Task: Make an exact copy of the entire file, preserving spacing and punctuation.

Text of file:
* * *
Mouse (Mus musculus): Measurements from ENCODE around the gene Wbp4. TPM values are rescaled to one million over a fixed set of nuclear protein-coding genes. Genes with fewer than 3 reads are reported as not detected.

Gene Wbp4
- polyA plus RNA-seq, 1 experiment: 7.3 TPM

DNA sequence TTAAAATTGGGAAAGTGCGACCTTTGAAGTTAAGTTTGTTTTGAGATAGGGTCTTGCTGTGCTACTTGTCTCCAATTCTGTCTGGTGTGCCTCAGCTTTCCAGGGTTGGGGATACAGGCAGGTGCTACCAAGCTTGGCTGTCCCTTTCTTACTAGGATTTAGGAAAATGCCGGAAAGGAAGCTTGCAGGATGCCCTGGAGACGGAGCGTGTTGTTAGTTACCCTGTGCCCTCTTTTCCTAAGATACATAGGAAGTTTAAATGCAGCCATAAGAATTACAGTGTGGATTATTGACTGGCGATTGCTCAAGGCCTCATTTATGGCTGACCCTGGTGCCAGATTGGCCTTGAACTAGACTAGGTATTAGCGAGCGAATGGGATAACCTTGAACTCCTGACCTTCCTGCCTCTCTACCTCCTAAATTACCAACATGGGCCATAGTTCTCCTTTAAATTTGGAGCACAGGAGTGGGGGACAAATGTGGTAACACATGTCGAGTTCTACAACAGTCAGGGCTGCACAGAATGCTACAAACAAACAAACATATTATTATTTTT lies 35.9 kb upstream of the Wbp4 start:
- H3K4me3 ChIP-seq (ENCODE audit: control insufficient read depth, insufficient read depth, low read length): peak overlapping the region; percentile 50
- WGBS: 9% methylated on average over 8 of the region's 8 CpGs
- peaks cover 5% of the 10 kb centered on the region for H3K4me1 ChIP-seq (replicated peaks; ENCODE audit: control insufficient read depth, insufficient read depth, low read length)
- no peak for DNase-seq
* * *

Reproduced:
Mouse (Mus musculus): Measurements from ENCODE around the gene Wbp4. TPM values are rescaled to one million over a fixed set of nuclear protein-coding genes. Genes with fewer than 3 reads are reported as not detected.

Gene Wbp4
- polyA plus RNA-seq, 1 experiment: 7.3 TPM

DNA sequence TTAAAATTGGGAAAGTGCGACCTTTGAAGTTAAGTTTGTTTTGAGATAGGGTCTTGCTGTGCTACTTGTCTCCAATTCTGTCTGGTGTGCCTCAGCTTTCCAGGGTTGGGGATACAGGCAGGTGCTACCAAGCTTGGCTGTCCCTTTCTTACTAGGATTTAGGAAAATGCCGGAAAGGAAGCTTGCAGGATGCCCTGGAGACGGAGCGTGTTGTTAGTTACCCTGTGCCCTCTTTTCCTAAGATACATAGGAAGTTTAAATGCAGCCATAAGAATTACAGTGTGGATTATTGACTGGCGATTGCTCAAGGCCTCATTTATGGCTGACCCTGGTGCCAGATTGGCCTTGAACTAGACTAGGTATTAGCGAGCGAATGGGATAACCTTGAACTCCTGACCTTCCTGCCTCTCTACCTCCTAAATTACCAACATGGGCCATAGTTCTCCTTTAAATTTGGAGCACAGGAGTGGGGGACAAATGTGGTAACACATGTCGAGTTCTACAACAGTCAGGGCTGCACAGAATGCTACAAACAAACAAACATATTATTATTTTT lies 35.9 kb upstream of the Wbp4 start:
- H3K4me3 ChIP-seq (ENCODE audit: control insufficient read depth, insufficient read depth, low read length): peak overlapping the region; percentile 50
- WGBS: 9% methylated on average over 8 of the region's 8 CpGs
- peaks cover 5% of the 10 kb centered on the region for H3K4me1 ChIP-seq (replicated peaks; ENCODE audit: control insufficient read depth, insufficient read depth, low read length)
- no peak for DNase-seq